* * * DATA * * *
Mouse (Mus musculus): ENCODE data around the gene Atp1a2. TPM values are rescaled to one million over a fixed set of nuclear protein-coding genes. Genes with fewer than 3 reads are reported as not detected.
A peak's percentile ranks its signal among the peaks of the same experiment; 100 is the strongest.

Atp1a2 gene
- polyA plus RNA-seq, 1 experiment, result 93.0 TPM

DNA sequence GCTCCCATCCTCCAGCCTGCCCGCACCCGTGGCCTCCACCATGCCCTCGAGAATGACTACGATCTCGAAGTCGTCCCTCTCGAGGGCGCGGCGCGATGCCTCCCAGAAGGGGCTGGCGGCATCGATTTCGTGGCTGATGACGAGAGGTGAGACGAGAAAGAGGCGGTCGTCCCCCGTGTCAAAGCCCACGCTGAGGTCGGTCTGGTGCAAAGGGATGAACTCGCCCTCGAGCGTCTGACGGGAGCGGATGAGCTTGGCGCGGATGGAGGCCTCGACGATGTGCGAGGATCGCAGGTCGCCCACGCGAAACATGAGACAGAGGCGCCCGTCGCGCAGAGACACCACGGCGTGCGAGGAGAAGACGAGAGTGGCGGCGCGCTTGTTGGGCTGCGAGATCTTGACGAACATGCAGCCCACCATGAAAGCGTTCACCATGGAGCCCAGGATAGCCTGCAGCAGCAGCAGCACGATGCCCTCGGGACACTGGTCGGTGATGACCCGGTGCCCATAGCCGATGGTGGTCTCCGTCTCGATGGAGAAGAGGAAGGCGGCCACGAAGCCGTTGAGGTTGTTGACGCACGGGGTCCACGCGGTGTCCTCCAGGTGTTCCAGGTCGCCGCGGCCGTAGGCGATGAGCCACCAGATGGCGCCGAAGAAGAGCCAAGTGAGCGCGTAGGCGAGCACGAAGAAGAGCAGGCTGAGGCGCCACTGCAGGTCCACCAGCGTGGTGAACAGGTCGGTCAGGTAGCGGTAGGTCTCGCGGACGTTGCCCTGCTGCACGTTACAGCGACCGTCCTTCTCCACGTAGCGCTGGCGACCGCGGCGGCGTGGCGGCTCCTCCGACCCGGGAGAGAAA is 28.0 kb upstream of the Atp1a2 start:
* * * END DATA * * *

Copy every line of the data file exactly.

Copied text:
Mouse (Mus musculus): ENCODE data around the gene Atp1a2. TPM values are rescaled to one million over a fixed set of nuclear protein-coding genes. Genes with fewer than 3 reads are reported as not detected.
A peak's percentile ranks its signal among the peaks of the same experiment; 100 is the strongest.

Atp1a2 gene
- polyA plus RNA-seq, 1 experiment, result 93.0 TPM

DNA sequence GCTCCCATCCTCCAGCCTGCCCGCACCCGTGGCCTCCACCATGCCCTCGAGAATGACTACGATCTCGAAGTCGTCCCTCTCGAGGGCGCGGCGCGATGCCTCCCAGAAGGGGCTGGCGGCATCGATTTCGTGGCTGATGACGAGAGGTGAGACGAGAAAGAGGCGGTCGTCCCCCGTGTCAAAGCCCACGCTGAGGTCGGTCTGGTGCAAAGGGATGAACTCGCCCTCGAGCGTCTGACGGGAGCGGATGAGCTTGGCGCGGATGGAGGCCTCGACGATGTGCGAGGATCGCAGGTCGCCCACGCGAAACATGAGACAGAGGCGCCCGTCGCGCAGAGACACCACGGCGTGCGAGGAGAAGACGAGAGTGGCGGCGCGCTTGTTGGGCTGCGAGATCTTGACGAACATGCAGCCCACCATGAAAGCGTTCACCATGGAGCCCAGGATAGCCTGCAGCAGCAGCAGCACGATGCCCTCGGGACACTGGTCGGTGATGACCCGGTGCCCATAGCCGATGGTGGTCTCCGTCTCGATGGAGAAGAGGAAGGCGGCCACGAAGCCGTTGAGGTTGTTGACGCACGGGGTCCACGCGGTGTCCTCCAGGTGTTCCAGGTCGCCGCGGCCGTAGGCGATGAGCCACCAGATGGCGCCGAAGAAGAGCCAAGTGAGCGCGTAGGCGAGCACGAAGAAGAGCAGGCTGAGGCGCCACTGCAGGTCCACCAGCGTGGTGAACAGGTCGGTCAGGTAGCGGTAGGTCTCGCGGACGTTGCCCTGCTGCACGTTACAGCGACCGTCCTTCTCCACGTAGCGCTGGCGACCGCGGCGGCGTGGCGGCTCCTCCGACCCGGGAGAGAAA is 28.0 kb upstream of the Atp1a2 start: